Remember as a child in class, you would always look over at the brainy kid with the perfectly neat hand writing and feel a pang of jealousy as you stared at your own illiterate scribbles? Could have been Chinese for all anyone knew.
But as time passed, your writing matched the brainy kid’s, as did everyone’s. So now you’re all generally similar, some may be neater; some more articulate; some quicker. No one has a ‘perfect’ style; there is no strict template for how to write your ABCs. Much the same with CVs: each one will be different.
Envisage a pile of great CVs laid out in front of you. Some achieved higher grades; some have a little more experience; some are complimented by better references. Whose is the best? Impossible to say. All great CVs, however, will adhere to similar templates and follow similar rules.
If you have spent most of your time in education, and the most prominent achievements you’ve acquired are academic, allocate a considerable majority of your CV to highlight these, and lead with them.
Detail the accomplishments you’re most proud of, or achieved highest in. If your strength is loyal employment, illustrate your dedication; if your references sing your praises, ensure they are noticeably visible and rank highly in your CV.
Granted, these thoughtless lies may lure more initial attention, but you are eventually more than likely to be caught out, whether that be in the interview when it’s slipped your mind that you single-handedly tripled a company’s profit, or a year down the line over drinks with the boss.
Accentuate the most relevant and impressive things about yourself, but be clear and concise about them. Nobody wants to know, least of all employers, that your old colleague Susie had a fall one day and had to go to the doctor so you had to fill in whilst doing your own job whilst trying to eat your lunch whilst organising a campaign whilst fixing the printer, all to find out that you’re a good multi-tasker.
Succinct points will make a good enough impression, and are likely to have a much more bold impact. As a general rule, a CV shouldn’t really exceed 1 ½ or 2 pages of A4.
At an interview, if asked, there is nothing stopping you giving these examples and proving your point, but let condensed points speak for themselves on paper.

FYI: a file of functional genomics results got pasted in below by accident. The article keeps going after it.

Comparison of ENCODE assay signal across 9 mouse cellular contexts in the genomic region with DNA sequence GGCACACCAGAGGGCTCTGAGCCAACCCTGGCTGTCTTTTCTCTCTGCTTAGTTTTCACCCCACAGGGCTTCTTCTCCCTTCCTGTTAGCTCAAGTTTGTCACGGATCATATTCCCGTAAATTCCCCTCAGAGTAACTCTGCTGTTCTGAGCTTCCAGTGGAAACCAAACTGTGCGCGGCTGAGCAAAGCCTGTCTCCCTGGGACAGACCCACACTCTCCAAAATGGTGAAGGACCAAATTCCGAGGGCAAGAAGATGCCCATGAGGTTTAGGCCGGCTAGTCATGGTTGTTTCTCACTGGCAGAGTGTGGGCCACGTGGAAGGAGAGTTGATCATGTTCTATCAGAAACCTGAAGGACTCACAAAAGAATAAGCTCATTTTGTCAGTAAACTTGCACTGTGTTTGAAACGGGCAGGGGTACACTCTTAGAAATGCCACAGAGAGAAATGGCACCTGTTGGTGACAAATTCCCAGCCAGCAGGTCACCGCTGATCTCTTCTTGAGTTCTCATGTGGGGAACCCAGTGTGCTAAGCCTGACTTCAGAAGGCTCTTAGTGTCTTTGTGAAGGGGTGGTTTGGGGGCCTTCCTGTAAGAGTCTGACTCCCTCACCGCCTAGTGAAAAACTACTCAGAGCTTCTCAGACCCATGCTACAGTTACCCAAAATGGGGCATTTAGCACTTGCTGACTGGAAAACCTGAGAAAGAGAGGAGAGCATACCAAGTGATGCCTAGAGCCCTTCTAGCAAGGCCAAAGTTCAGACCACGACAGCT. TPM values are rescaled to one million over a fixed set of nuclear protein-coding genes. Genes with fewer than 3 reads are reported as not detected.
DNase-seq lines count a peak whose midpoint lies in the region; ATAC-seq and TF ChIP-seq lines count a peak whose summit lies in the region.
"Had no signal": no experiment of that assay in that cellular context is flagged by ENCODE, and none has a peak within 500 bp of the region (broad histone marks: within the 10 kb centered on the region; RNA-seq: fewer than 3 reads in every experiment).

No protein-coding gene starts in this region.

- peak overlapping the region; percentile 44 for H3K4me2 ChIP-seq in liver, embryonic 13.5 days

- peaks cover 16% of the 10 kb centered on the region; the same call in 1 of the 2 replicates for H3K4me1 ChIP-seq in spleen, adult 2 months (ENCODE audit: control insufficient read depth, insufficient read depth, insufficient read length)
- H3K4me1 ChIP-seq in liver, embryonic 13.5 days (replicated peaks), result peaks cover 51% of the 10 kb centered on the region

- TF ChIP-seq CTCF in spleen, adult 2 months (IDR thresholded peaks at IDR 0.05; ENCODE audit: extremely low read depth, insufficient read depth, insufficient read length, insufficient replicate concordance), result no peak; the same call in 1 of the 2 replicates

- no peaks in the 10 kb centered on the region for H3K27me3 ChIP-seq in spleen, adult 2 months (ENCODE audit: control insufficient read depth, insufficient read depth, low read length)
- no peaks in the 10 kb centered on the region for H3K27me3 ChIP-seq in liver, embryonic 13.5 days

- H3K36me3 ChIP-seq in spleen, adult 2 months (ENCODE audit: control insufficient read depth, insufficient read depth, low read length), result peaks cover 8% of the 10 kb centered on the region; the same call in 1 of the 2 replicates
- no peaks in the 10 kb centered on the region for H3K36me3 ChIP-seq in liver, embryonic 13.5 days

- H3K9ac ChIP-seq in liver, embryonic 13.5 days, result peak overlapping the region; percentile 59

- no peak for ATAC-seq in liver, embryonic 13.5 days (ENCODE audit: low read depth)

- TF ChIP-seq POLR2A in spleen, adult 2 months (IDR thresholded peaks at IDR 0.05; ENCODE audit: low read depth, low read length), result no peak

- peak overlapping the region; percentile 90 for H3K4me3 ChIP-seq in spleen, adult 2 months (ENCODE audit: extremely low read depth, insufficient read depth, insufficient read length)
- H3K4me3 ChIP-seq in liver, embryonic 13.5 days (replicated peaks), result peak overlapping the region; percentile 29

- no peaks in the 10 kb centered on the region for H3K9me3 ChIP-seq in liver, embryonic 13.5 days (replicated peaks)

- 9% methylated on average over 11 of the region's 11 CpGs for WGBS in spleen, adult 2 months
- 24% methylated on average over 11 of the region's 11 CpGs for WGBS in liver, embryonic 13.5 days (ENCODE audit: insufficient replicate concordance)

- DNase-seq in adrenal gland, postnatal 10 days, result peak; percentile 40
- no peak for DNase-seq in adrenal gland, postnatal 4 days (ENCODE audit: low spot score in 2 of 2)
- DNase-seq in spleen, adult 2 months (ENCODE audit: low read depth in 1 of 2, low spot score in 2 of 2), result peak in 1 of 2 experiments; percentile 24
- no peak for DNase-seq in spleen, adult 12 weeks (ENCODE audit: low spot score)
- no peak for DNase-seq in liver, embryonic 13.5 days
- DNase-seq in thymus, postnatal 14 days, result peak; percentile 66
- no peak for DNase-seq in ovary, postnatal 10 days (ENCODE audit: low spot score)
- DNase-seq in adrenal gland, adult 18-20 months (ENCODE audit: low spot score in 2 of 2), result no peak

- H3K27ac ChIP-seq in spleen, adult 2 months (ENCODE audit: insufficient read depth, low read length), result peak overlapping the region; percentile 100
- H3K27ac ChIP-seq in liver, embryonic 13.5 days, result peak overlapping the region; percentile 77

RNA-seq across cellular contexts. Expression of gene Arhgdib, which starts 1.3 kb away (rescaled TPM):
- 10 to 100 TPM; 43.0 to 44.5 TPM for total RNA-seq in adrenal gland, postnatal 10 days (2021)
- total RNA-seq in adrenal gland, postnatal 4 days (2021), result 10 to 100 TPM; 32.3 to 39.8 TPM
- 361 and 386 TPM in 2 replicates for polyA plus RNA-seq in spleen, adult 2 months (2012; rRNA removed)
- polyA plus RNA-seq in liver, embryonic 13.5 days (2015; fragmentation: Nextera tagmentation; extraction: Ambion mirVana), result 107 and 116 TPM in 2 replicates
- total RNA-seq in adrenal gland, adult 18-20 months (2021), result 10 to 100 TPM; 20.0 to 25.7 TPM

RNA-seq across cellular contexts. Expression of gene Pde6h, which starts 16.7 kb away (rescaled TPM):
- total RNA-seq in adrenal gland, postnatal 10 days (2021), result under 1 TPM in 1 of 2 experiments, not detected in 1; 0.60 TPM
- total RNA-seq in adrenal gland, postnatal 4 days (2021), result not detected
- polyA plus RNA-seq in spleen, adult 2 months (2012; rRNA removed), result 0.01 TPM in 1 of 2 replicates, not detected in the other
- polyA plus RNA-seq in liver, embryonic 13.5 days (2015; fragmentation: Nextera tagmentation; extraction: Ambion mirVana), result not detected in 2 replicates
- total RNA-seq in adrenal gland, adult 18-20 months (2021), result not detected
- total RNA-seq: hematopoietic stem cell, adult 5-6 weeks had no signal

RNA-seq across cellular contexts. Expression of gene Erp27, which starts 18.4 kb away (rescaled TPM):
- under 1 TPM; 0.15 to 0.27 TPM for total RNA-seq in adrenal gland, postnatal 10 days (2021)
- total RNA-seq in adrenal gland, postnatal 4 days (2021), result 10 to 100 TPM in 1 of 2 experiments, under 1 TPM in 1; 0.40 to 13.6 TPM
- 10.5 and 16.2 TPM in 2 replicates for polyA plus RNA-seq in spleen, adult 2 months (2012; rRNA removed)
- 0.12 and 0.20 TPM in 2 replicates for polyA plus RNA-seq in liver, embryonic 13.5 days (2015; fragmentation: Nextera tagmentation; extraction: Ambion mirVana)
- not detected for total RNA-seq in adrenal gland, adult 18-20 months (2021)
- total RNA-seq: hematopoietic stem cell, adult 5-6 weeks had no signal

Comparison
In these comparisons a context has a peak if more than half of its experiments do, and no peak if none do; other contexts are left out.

Your CV is the very first impression of you that a client or employer will get. They know nothing about you until they start reading this documented version of you, so it is fundamentally essential everything is correct, and there are absolutely no errors. It sounds extreme, but as little as an apostrophe could cost you an initial interview.
Create a professional email address for yourself. Clients would unsurprisingly be more inclined to meet with firstname.lastname@example.org than email@example.com. Anything you include on your CV will connote personality traits, so make sure everything points to your professionalism and not your overt persona at the weekends.
Crowded, crumpled, congested CVs aren’t easy to navigate. Make sure there are plenty of gaps and lines are well spaced. Bullet points are a great way of organising a format. It’s unusual to include a picture on a CV, and use a clear, medium sized font – nothing too small or informal.
Say you are going for a marketing role. You may have great experience producing leaflets, banners and such, but if the role is Digital Marketing, there isn’t an awful lot of use including your print expertise.
Read the job role specification and connect your existing skills to the ones required. If social media is a bullet point of the requirements, detail which social media campaigns you may have been a part of and how successful they were.
Basically, for every role you apply for, revise your CV and tailor it to the specification (sounds a lot like hard work and time consuming, but worth it).